Publication Date: August 12, 2015
Dave Marwood, Death’s assistant (yes, THAT Death, though he rather likes to be called Steve) for four months and if nothing else, he’s discovered how hard ectoplasm is to get out of clothing. What’s up with the Four Horsemen of the Apocalypse? Could there be stranger things in the world that Dave has yet to see in his role as Death’s office help?
Paper Cuts is the second book in the How to Be Dead Series.
Before diving into this review, I must say that I do not know Dave Turner. I did not give birth to him or give birth to any of his children. I got his first book as a free download and read it on vacation last year. I preordered Paper Cuts so that it would appear on my Kindle the moment that the file became available because I just loved [easyazon_link identifier=”B00H17V7OS” locale=”US” tag=”rabidreaders-20″]How to Be Dead[/easyazon_link] THAT much.
So what did I like so much about Paper Cuts? Marry Neil Gaiman and Terry Pratchett and their offspring will be Dave Turner. Turner’s fiction is the world underneath ours that the average person simply can’t see. Death occupies an office in a fairly upscale part of town and shares space with monkeys writing on typewriters recently rewarded with a major studio deal. Turner’s clever humor is breathtaking. There is a conversation between Dave and Death’s right-hand woman that is breathtakingly insightful but wonderfully hilarious where they debate where a religion involving cake might go. I said in my review of [easyazon_link identifier=”B00H17V7OS” locale=”US” tag=”rabidreaders-20″]How to Be Dead[/easyazon_link] that I loved the interlacing of truth in a clever turn of phrase and that sentiment is amplified in Paper Cuts.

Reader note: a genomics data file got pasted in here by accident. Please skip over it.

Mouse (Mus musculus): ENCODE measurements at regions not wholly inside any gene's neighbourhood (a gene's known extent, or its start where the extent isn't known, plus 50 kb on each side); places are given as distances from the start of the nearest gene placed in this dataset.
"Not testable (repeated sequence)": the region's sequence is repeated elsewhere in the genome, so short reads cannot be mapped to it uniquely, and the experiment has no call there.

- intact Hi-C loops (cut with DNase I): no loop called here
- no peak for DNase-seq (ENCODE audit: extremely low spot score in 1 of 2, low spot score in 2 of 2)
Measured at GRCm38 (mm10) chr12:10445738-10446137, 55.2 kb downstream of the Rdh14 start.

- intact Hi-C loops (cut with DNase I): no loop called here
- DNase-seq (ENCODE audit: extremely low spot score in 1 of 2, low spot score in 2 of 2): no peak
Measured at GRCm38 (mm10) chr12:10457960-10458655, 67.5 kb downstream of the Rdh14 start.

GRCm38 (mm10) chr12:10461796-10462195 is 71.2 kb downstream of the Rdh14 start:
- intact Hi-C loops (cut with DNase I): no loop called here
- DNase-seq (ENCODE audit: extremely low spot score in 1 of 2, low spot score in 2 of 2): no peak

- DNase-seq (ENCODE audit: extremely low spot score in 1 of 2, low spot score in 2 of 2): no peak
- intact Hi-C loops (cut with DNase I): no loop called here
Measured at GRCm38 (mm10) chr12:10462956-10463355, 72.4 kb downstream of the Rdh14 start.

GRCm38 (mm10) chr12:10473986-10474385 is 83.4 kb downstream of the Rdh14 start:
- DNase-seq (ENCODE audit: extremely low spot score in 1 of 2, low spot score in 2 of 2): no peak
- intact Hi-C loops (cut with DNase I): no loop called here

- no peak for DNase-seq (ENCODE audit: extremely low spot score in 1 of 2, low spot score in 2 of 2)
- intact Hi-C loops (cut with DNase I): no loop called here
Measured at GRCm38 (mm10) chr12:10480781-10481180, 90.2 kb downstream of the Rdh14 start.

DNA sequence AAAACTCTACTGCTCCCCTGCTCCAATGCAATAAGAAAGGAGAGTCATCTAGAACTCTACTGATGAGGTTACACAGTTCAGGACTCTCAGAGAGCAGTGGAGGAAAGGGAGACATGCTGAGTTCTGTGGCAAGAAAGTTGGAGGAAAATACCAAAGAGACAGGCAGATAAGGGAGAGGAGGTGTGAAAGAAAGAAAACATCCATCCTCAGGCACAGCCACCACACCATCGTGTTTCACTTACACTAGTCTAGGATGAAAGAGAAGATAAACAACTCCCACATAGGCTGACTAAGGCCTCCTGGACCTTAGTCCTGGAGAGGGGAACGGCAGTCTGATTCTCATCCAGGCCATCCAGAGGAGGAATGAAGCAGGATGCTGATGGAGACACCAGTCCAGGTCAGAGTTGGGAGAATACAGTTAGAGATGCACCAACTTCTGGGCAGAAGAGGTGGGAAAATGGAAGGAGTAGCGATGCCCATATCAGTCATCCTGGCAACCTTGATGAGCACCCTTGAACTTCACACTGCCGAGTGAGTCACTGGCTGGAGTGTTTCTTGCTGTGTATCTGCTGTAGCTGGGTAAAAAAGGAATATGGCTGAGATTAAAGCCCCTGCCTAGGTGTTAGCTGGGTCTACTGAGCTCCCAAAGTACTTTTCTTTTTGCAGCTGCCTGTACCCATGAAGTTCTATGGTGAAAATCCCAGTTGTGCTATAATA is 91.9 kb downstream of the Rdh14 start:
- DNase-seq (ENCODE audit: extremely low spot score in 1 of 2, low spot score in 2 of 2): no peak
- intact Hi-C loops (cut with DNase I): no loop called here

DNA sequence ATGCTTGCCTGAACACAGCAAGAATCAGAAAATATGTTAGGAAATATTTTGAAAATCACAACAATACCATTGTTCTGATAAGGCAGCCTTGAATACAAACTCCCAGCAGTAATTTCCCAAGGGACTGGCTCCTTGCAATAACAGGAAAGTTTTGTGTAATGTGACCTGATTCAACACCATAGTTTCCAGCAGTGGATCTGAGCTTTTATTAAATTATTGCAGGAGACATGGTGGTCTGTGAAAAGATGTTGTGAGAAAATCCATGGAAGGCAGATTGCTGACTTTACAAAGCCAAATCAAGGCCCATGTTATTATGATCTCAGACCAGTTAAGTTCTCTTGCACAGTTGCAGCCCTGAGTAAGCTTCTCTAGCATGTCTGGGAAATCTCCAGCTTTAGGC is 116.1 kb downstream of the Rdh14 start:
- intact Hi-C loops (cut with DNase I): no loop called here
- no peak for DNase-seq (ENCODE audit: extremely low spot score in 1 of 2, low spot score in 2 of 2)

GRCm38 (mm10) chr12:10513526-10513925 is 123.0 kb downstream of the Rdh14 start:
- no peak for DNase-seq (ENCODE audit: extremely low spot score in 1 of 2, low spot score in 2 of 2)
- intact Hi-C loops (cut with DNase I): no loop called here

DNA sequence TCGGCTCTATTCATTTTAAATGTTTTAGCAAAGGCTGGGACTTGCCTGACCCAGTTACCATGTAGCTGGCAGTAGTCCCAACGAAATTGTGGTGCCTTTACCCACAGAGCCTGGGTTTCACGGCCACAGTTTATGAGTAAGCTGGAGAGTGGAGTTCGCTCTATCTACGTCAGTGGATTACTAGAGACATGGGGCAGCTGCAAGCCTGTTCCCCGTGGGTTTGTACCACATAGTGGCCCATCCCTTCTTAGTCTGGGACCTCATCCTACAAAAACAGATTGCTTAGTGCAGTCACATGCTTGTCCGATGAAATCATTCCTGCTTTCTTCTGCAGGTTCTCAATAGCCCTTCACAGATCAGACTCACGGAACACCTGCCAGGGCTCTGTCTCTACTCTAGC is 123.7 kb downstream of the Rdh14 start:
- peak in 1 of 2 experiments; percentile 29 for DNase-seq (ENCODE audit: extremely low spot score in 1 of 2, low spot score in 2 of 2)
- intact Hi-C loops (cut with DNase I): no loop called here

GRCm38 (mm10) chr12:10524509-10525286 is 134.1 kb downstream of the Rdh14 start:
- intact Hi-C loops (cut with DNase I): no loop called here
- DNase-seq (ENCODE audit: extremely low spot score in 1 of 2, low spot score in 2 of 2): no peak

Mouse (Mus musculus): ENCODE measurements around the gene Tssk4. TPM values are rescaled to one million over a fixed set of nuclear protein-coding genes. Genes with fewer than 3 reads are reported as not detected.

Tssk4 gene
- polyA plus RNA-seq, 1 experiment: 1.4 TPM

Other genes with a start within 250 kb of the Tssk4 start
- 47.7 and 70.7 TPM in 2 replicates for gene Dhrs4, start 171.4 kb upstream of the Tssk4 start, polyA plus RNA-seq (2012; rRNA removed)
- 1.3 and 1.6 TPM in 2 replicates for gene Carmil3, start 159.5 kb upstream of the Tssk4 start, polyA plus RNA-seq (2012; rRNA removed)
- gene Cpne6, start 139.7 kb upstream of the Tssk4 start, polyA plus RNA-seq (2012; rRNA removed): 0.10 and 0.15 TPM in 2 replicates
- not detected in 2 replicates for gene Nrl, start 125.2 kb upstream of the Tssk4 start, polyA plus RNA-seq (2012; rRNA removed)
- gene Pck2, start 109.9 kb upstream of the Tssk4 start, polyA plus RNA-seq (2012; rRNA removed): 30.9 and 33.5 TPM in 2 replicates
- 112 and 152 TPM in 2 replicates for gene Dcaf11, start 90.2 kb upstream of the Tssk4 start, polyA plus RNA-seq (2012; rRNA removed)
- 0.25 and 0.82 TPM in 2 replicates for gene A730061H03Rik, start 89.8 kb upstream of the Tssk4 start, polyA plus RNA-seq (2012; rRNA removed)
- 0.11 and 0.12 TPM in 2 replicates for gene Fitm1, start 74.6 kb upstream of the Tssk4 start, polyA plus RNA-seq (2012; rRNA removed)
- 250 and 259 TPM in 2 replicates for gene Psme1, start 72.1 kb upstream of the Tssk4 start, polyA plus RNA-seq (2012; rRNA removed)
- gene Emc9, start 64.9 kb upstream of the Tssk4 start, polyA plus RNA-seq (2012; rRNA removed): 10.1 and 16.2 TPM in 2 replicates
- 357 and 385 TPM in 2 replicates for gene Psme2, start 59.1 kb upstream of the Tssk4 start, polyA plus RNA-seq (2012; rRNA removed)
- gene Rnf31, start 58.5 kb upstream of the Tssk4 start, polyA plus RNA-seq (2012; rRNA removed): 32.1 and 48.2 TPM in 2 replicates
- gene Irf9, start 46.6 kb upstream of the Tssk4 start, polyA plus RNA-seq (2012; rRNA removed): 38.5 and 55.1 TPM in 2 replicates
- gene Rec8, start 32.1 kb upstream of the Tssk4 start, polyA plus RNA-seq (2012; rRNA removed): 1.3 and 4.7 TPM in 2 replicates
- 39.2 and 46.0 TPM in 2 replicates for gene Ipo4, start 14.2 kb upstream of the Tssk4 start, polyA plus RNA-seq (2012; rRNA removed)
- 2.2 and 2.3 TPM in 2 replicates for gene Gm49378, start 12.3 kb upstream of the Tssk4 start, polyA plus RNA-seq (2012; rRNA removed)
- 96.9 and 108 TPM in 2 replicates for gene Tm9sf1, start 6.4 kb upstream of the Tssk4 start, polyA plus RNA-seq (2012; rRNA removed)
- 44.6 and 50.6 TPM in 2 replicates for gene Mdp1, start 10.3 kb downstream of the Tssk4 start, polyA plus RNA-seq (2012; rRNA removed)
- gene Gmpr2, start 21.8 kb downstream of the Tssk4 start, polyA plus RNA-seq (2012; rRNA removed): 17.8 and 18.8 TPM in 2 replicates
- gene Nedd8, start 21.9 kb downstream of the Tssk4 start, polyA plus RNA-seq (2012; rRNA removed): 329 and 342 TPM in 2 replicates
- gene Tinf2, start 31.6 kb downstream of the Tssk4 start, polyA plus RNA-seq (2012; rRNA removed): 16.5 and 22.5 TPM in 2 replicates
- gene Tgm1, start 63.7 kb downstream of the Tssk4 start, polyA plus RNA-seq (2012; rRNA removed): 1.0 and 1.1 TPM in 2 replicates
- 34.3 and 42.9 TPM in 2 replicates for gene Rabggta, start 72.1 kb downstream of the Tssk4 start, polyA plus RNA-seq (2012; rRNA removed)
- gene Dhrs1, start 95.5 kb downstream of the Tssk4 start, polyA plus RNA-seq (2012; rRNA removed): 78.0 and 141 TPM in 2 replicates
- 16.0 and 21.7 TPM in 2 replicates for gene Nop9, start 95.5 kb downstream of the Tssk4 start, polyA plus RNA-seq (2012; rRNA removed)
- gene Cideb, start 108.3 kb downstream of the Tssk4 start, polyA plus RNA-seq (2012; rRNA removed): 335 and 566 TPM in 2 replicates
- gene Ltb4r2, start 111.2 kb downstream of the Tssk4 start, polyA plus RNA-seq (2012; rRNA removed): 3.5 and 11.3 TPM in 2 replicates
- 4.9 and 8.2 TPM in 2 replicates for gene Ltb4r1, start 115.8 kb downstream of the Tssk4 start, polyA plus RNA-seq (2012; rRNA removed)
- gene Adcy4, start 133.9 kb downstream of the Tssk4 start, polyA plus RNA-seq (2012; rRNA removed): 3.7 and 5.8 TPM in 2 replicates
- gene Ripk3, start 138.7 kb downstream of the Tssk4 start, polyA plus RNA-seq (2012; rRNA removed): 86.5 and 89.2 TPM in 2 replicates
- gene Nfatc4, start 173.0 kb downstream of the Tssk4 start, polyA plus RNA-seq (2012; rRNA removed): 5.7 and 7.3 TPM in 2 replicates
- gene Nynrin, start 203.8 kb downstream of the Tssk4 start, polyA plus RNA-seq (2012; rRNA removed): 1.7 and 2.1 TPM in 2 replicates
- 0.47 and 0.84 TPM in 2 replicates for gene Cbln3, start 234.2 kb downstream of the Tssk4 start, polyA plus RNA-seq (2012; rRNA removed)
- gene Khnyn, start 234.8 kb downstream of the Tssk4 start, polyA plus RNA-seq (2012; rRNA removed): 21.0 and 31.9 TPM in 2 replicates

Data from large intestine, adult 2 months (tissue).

The musicality of Turner’s writing is beautiful in “How to be Dead.” He writes a death scene that is stunningly visual. A “halo” appears around the victim’s head as his blood drains. In another scene there is a character with skin like folded paper. Turner’s ability to paint a very clear picture in the reader’s mind deserves recognition at the top of the bestseller lists. Turner seldom relies on what we know and shows us what he sees.
In How to Be Dead, Dave was a character that worked hard at his apathy. In Paper Cuts, he is a new man but in a way that is organically drawn. Dave desperately wanted a relationship that he fosters in Paper Cuts. The openness between the characters fits perfectly with the Dave we got to know in the first novel while not keeping him in any way stagnant. As with the first, Dave is an ensemble character destined to rise to the top.
That Death and his cohorts decide that they’re not going to play the game of a man they’ve never met was intriguing. They have a special fondness for mortal ale and would hate to see it go, so they really have no motivation to carry out a job they’ve been working on rote. When the world does seem to be ending, it could be the work of their frenemy, Beelzebub. He has a more vested interest in seeing the world end as the prophecy says that he will inherit the earth, but just how reliable is this prophesy? Throw in undead Elvii, a world’s oldest man that keeps dying and a full cast of paranormal phenomena, Paper Cuts is a work of sheer brilliance.
I warned Twitter followers that I would fangirl this book. I seldom have time to read books twice, but would love to sit down and enjoy Paper Cuts a second time in a constant literary feast. If you like social commentary presented in a clever package, fantasy or authors like Neil Gaiman, Terry Pratchett or Douglas Adams, pick this novel up immediately if not sooner. You will not regret the purchase.
Read my review of the first novel in the How to be Dead series.
Read an excerpt and buy Paper Cuts by Dave Turner on
Dave Turner is an award-winning writer whose work has featured on the websites of BBC News, The Guardian, The Daily Telegraph, The Times, The Huffington Post and FHM. For three years, he wrote the Army of Dave blog, which was named one of the top 10 U.K. Comedy Blogs by Cision Media. He won the 2011 London Screenwriters’ Festival Best Screenplay Award with his short film script “Everything You Need”.